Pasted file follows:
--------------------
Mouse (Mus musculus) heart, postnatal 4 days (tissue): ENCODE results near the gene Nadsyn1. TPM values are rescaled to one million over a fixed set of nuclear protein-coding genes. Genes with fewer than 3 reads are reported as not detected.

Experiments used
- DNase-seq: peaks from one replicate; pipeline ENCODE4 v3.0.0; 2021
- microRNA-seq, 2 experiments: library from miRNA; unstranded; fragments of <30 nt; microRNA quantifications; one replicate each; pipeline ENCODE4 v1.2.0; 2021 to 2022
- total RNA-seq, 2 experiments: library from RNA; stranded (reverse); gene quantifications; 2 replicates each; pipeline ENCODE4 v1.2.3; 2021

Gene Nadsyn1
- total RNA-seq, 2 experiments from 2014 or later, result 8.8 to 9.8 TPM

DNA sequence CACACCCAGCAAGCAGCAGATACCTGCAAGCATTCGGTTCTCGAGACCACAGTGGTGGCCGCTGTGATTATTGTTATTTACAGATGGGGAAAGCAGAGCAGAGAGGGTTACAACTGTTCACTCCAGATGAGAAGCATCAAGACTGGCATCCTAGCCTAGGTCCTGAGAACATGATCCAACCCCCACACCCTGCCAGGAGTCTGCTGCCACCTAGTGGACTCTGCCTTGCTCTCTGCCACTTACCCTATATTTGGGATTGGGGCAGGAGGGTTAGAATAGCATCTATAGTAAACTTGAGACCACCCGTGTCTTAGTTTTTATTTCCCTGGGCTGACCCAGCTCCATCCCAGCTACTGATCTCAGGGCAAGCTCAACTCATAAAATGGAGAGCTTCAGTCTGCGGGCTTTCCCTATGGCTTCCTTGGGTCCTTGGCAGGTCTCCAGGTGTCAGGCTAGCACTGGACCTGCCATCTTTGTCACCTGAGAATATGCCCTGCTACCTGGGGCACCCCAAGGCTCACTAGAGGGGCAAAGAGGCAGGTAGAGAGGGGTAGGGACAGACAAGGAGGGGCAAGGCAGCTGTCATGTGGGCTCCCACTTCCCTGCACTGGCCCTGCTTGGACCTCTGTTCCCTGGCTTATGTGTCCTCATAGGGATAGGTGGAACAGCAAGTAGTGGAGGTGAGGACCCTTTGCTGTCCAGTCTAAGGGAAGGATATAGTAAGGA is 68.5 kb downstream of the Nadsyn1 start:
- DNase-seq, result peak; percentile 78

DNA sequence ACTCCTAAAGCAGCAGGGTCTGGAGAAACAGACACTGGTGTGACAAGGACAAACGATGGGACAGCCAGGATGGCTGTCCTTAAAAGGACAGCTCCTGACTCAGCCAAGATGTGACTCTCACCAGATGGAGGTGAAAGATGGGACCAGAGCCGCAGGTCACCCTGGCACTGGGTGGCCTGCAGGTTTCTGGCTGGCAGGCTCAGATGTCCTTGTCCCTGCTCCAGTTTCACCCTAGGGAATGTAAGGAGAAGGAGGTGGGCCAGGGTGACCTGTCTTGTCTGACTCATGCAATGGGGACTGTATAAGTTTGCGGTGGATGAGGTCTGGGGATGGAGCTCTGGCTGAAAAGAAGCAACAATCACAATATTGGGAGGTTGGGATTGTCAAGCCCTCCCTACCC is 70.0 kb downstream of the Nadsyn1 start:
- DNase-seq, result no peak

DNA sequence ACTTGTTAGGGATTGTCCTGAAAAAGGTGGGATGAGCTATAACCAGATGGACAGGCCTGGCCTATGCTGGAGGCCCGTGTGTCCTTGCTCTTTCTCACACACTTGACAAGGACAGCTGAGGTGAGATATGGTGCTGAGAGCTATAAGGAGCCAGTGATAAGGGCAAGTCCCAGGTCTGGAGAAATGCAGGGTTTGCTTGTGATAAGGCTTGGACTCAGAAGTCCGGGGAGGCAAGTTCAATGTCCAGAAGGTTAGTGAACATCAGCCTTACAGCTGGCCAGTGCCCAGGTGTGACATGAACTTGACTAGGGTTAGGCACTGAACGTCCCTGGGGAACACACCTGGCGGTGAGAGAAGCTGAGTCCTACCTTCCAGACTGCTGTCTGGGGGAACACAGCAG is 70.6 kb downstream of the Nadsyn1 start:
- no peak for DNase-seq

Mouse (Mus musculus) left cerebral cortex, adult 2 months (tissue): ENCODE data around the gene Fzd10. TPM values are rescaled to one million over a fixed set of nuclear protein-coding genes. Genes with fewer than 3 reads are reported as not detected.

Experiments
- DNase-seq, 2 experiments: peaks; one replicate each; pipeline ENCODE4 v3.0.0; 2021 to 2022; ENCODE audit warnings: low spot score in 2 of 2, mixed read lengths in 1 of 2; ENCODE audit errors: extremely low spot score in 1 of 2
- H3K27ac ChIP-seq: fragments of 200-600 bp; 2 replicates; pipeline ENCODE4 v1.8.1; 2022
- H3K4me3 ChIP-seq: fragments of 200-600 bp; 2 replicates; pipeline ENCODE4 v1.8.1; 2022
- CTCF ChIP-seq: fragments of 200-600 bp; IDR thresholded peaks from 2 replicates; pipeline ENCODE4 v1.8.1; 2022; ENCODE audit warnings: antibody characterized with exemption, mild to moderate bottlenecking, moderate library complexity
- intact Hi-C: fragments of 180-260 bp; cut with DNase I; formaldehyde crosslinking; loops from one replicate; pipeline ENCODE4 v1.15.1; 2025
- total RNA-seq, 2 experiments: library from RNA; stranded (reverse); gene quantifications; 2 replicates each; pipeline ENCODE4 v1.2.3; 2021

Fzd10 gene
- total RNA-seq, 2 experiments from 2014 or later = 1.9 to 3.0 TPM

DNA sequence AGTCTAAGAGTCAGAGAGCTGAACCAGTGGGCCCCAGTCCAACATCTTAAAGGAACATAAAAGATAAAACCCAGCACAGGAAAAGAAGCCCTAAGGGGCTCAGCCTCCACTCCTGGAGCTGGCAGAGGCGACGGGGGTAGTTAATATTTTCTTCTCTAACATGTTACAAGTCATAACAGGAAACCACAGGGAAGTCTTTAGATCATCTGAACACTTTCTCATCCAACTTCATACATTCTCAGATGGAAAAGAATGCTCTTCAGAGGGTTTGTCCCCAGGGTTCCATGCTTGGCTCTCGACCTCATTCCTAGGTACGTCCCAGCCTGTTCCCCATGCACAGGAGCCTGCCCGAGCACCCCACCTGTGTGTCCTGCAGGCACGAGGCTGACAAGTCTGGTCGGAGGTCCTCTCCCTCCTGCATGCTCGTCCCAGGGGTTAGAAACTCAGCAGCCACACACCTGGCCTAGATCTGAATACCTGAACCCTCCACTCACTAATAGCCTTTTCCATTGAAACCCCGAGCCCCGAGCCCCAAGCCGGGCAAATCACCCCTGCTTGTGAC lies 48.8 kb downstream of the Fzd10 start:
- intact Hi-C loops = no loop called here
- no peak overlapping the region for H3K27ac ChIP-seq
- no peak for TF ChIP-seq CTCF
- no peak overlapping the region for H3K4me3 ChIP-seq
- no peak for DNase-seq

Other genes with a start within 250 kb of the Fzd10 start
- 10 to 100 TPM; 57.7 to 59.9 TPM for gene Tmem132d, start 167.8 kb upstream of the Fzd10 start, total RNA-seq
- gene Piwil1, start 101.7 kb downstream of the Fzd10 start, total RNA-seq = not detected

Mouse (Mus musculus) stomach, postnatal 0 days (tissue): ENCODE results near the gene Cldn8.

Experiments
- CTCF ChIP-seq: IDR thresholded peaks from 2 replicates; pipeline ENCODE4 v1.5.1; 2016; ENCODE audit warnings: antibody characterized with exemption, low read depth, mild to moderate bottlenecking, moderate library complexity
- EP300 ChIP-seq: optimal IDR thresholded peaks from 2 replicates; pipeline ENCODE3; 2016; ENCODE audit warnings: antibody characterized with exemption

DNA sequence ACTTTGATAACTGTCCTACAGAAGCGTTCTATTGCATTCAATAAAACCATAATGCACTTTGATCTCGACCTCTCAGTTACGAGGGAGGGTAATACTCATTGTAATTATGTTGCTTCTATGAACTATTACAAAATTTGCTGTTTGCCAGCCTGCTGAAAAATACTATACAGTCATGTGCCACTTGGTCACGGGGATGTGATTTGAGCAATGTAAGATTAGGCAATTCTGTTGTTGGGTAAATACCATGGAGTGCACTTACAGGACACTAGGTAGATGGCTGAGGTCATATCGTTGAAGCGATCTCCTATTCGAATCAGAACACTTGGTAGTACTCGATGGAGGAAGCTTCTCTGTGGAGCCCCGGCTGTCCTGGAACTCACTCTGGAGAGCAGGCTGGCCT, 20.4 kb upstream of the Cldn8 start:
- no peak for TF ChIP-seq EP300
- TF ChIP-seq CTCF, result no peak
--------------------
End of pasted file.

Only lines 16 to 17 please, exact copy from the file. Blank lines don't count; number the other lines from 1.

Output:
- DNase-seq, 2 experiments: peaks; one replicate each; pipeline ENCODE4 v3.0.0; 2021 to 2022; ENCODE audit warnings: low spot score in 2 of 2, mixed read lengths in 1 of 2; ENCODE audit errors: extremely low spot score in 1 of 2
- H3K27ac ChIP-seq: fragments of 200-600 bp; 2 replicates; pipeline ENCODE4 v1.8.1; 2022